As researchers we often aim at changing the world for a better place. For example, we identify a problem and keep on seeking the ways of resolving it or explaining a certain phenomenon.
It is a long journey and, at times, it feels isolating us from non-academic world. But if you think of it, the “non-academic world” is in fact the primary target of your research. So, how about giving your project a chance to become something real, meaningful and, perhaps, inspiring for others – those outside academia?
They say than just a handful of people will read our thesis: “your supervisors, an external reader and you”. Well, lucky you, if you manage to turn it into a book a series of academic articles; then your scholarly impact can be significant. But there are ways of making your current PhD research more visible – becoming the Brilliant Club tutor.
Why to engage with non-academics at all?
Well, one reason is that they pay us – through their taxes. I owe my scholarship to British taxpayers, so I believe I should give them something in return. By ‘something’ I mean new knowledge, an innovative approach and solutions to some problems of social life. However, contributing with new knowledge is one thing, whereas promotion and communication of it, in a simple jargon-free language, another.
Today public engagement is not just optional, to some extent it is a must for us, PhD students. If we want to think of ourselves as serious scholars, we need to start treating seriously a non-academic audience too.
They are different modes of engaging with “outsiders”; for example, social media (Facebook, Twitter, etc) or blogging. I do both – they are cheap and relatively easy way of promoting research. But what I tried and truly enjoyed last year was the Brilliant Club.
Becoming a tutor
I have heard of the idea of public engagement during one of the very early courses which I attended as a fresh PhD student. It intrigued me then – I realised that I was not doing my study for myself and contribute to the science, in general – but there is a non-academic audience that might be interested in too.
I learned about the Brilliant Club during the same course. It is a charity which places
doctoral students at schools (of various levels) and they deliver a series of tutorials on a chosen topic related to their PhD. Sounded great, but it was too early for me to become a tutor back in those days. It was just the beginning of my PhD journey and literature review was taking me forever.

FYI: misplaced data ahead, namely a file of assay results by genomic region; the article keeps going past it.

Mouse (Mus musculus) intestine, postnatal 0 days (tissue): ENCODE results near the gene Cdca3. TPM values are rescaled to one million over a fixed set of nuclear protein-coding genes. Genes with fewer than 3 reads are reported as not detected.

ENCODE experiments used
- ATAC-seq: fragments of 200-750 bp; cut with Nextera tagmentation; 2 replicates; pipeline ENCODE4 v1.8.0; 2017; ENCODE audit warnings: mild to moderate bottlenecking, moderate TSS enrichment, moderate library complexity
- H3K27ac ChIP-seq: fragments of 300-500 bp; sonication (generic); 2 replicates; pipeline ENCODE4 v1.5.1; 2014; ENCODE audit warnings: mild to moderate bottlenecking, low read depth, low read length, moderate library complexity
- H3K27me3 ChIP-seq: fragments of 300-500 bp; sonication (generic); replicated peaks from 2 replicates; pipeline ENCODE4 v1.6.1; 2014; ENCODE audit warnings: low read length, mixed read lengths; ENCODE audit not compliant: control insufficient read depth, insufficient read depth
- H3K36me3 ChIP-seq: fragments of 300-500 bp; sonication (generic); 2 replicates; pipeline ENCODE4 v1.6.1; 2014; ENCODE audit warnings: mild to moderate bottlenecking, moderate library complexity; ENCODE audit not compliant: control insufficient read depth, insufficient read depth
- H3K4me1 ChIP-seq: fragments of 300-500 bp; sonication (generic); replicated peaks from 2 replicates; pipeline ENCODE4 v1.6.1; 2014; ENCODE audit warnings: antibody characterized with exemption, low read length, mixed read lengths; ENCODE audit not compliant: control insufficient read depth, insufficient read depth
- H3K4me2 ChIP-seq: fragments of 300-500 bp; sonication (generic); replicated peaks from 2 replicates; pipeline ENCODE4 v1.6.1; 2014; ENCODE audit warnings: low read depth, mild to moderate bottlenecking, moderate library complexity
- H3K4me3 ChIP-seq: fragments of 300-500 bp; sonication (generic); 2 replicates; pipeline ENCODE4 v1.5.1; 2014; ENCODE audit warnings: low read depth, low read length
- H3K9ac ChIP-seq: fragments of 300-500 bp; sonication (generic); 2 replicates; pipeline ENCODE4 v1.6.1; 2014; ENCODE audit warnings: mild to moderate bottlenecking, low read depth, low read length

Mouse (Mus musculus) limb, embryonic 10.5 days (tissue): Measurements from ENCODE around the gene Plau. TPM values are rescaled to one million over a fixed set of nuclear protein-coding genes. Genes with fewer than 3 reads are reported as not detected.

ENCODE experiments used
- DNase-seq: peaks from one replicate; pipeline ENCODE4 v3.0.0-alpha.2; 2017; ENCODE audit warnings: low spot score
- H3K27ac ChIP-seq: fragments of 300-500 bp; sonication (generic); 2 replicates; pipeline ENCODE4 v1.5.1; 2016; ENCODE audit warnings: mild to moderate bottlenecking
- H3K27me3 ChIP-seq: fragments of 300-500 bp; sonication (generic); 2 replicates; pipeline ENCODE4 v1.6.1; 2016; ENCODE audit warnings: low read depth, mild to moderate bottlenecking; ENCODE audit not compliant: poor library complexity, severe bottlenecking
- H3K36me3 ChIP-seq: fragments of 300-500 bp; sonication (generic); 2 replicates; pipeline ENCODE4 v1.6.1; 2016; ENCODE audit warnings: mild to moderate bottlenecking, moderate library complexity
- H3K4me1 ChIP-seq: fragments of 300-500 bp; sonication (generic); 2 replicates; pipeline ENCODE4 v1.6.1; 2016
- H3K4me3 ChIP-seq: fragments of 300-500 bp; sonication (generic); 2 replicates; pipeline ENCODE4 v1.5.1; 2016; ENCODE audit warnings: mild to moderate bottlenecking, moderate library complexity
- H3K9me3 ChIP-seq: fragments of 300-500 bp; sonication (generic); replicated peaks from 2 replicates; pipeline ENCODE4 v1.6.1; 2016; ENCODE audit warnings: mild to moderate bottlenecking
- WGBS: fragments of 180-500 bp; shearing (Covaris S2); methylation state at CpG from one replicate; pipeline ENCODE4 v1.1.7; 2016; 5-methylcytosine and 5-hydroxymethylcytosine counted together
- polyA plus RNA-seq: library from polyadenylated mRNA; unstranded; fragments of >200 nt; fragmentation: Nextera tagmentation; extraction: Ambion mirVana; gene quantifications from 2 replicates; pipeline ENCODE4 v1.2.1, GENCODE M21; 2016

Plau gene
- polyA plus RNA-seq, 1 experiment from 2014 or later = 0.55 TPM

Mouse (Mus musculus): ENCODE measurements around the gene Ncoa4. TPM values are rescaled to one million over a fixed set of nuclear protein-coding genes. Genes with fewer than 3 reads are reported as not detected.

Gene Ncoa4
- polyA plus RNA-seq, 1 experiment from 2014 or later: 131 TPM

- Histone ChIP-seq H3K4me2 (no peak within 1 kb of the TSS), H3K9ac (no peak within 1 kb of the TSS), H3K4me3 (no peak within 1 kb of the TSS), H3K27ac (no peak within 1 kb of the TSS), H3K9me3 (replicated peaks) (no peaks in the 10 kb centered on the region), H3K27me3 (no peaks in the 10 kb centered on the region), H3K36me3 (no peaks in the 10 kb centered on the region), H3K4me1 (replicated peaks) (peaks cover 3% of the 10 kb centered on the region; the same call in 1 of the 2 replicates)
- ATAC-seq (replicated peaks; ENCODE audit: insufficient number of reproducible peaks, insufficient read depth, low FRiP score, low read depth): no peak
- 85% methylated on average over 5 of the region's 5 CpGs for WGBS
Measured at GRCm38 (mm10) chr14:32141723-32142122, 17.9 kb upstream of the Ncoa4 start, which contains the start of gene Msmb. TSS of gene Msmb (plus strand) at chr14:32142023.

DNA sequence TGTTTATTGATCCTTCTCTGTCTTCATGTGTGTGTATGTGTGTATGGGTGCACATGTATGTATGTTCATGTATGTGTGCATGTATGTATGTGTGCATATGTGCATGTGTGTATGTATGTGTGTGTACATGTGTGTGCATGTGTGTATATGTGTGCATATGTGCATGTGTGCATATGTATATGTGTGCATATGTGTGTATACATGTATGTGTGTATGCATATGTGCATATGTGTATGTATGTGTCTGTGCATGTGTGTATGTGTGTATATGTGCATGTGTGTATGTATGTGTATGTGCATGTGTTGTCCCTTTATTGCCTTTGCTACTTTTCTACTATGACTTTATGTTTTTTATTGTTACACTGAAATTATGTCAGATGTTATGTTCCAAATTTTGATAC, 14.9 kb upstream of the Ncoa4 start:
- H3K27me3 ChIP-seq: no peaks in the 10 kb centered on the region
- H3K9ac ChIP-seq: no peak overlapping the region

What intrigued me the most in the Brilliant Club was its mission; it targets young clever pupils from under-privileged backgrounds in the UK. Knowing myself how much good education means and how hard is to get one, I felt for this project and knew I would be part of it one day.
Two years ago I applied for it and got accepted and after the special training and preparation for my course, they offered me placement at two secondary schools last year.
A fresh perspective on your research
As PhD students, we get used to work independently. As the Brilliant Club tutor, it looks pretty much the same. From the very beginning up to the end of the tutorials, you paddle your own canoe. You chose the topic of your course, prepare a course book and decide on the final essays’ topic which you later mark. The organisation supports you at all stages.
But being a tutor enriches your own research. The real fun begins when you discuss a topic related to PhD – in my case it was, social capital and religious organisations – and see how your pupils react. They often are critical and come up with interesting and original insights, some of which you would probably never think of. Since they have not immersed in your study (as you do because you spend so much time on it) and are not familiar with ‘the real big names’ (big yet untouchable) as we are, they do not take certain concepts for granted. Instead they question their relevance or practicality often pushing you to thinking about own work outside the box. A rare yet precious opportunity.
In my case, in the beginning the pupils did not share my enthusiasm with the concept of social capital. But with time some start appreciating its scholarly and daily life relevance.
So, it might be worth leaving your own academic cave and starting thinking of the most convenient way of speaking to non-academics about your own research! The Brilliant Club may suit you too.